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Curtin University
Secretariat

Good Practice Guidelines

The Secretariat has developed the Good Practice Guidelines with the aim to assist Chairpersons, members of University Committees, Committee Secretaries, Executive Officers and others to understand the role of good governance and to provide practical information on committee management.  The below are a snapshot of the information which can be found within the Good Practice Guidelines. 

All committee members are expected to act at all times in the best interests of the University, however, elected members bring a perspective to debates and discussions that is informed by their day to day work 'at the coal face'.  These members can provide a perspective on matters that may differ to that of the executive managers and other ex officio members. 

In accepting an appointment to membership of a University committee, an individual effectively makes a commitment to a range of responsibilities and duties.  These include:

Being informed

A committee's decisions should be based on a thorough understanding of the issues involved.  It is expected that a member's expertise and knowledge will be applied to matters that come before the committee.  Members should ensure that they are as fully informed as possible on the issues under discussion. 

Reading documentation and analysing of proposals

Committee members have a clear 'duty of care' to make decisions on an informed basis.  Staff who support committees work to ensure that agendas and supporting papers provide relevant information and are distributed in time for committee members to give careful consideration to the matters set out in the papers prior to the meeting.

The Good Practice Guidelines may assist in providing additional information on members responsibilities.

Committee members are expected to participate fully in rigorous and informed debate, and in the decision-making process at each committee meeting.  Members should prepare for each meeting by reading all agenda papers and preparing relevant questions or comments prior to the scheduled meeting. 

Should a member require information or assistance on any matter relating to the committee's activities, the member should seek assistance from the chairperson, executive officer or committee secretary. 

Members of a committee should:

  • inform themselves about the nature, operation and business of the committee;
  • seek to attend the maximum number of meetings possible;
  • act as a communication conduit for relevant colleagues about committee business (subject to any confidentiality requirements);
  • respect both the viewpoint of others and their right to express their own viewpoint;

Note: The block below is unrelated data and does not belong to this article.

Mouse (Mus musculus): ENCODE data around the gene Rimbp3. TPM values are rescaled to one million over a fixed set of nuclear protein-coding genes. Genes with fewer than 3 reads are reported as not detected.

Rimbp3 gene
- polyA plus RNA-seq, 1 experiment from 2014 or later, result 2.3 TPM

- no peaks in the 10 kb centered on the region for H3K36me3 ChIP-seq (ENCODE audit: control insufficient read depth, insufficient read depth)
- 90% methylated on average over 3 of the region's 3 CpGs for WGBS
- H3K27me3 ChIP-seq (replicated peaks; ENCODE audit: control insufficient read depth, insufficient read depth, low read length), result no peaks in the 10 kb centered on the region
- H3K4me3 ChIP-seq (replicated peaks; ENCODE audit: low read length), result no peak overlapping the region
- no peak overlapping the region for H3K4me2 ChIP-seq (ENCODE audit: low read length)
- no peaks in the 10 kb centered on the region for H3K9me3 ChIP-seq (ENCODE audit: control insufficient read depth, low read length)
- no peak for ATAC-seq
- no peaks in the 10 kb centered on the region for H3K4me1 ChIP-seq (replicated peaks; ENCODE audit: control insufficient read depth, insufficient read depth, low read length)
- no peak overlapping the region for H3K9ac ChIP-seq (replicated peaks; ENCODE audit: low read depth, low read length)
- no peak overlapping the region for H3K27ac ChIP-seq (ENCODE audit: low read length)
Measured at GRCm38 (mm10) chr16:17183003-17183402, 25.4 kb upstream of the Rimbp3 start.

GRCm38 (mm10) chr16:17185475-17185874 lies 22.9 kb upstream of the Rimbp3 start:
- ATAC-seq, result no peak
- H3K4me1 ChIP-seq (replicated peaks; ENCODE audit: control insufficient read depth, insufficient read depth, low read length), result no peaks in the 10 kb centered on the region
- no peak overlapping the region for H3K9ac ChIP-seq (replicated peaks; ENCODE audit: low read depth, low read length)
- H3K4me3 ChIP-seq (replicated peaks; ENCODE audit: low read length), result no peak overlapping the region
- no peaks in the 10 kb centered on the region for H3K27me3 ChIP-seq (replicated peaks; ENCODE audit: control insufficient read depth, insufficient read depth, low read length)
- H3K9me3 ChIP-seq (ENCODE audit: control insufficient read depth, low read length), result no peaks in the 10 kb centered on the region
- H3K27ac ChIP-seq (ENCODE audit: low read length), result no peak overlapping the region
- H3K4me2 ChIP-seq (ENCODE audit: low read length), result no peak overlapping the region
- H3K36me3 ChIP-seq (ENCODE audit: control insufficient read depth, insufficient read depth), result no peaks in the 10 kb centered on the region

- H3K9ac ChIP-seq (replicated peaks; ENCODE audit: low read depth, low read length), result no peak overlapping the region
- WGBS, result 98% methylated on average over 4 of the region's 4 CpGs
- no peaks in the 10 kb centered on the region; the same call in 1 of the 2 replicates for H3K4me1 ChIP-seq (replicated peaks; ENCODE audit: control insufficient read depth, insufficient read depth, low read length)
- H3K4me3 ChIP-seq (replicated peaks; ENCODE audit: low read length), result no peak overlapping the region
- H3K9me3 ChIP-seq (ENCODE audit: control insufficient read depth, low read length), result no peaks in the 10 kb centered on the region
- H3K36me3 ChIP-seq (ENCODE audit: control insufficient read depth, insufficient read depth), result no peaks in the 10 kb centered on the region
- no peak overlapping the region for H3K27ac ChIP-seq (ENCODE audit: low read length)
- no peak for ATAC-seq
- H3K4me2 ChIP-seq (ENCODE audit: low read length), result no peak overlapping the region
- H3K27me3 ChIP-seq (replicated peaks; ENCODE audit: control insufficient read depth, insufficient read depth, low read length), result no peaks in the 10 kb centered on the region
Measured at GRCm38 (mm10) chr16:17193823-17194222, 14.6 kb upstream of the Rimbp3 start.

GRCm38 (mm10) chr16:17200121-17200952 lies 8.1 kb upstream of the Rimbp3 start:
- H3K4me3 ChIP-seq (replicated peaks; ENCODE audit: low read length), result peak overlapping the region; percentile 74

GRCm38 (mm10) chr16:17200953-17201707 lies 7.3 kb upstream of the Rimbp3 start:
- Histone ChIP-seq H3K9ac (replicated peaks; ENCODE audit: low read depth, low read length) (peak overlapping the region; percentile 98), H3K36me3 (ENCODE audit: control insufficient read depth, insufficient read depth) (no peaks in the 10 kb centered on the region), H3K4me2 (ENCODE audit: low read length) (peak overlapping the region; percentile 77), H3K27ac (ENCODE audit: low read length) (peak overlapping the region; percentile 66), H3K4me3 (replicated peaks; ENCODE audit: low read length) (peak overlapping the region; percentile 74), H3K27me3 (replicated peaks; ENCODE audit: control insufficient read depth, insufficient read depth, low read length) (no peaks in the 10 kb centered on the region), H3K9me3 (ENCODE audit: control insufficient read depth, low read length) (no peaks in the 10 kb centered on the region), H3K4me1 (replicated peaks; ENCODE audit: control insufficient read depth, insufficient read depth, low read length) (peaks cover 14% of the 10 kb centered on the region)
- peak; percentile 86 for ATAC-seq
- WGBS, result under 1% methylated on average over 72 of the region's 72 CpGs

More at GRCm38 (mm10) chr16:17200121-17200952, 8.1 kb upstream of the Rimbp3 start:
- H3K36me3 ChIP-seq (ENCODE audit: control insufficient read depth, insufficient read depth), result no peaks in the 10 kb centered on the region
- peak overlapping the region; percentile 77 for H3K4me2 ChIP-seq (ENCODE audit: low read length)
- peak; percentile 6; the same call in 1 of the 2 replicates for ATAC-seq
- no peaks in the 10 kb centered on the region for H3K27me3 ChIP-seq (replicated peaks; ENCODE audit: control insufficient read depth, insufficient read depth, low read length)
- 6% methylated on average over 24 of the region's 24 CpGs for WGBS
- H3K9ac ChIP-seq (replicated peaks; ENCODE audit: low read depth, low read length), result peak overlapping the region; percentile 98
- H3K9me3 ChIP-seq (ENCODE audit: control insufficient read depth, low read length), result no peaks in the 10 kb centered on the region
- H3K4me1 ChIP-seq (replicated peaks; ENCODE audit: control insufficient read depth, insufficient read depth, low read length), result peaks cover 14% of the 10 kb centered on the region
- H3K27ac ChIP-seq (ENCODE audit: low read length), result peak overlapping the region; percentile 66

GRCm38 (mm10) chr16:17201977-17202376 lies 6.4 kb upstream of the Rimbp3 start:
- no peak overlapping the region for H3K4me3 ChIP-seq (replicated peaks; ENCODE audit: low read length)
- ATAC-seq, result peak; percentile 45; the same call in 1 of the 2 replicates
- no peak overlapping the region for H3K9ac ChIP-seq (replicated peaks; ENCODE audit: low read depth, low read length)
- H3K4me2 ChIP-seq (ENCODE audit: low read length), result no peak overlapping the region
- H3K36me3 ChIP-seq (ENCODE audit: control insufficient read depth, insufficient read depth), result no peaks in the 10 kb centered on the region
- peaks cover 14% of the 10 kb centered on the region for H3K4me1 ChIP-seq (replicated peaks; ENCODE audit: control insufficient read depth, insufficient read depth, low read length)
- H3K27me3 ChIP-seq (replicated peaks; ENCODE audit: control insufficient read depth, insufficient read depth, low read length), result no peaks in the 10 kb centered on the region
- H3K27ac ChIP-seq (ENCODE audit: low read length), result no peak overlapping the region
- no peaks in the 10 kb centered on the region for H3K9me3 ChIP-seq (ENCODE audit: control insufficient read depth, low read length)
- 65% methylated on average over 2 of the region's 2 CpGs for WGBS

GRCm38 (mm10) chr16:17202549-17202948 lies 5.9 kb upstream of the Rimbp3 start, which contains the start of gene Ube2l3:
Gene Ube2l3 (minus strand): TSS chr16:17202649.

• observe the authority of the chairperson;
  • participate in discussion; and
  • genuinely contribute to a culture of cooperation, openness and learning.

The Good Practice Guidelines contain additional information on the role of committee members. 

The following membership types make up a committee:

  • ex officio  a person who is a member of the committee, due to the position that they hold within the University. 
  • elected  an appointment made in accordance with the University's election procedures.
  • appointed  an appointment made by a designated position or committee.
  • co-opted  an appointment made by the committee to provide specialist expertise to that committee for a specified period of time.

Participation on a committee should be a professionally rewarding, enjoyable and interesting experience.

The chairperson is responsible for the process of the meeting, developing the agenda and matters for consideration by the committee, ensuring that the meeting runs smoothly and inviting members to contribute to the discussion.  The chairperson takes responsibility for the decisions made by the committee.  Therefore, it is important for the chairperson to be clear about the committee's constitutional authority to make decisions on particular matters. 

The chairperson works closely with the committee secretary and the executive officer on the minutes of the meeting to ensure they are a true and accurate reflection on the discussion of the committee. 

The role of the chairperson is further expanded in the Good Practice Guidelines

The executive officer works closely with the chairperson and committee secretary to focus on the content of the meeting and communication surrounding the meeting. 

The executive officer is responsible both for conveying information to interested parties and for seeking information relevant to the committee's activities.  The executive officer prepares an annual work plan to submit to the committee for approval and compiles the annual report for the committee's review.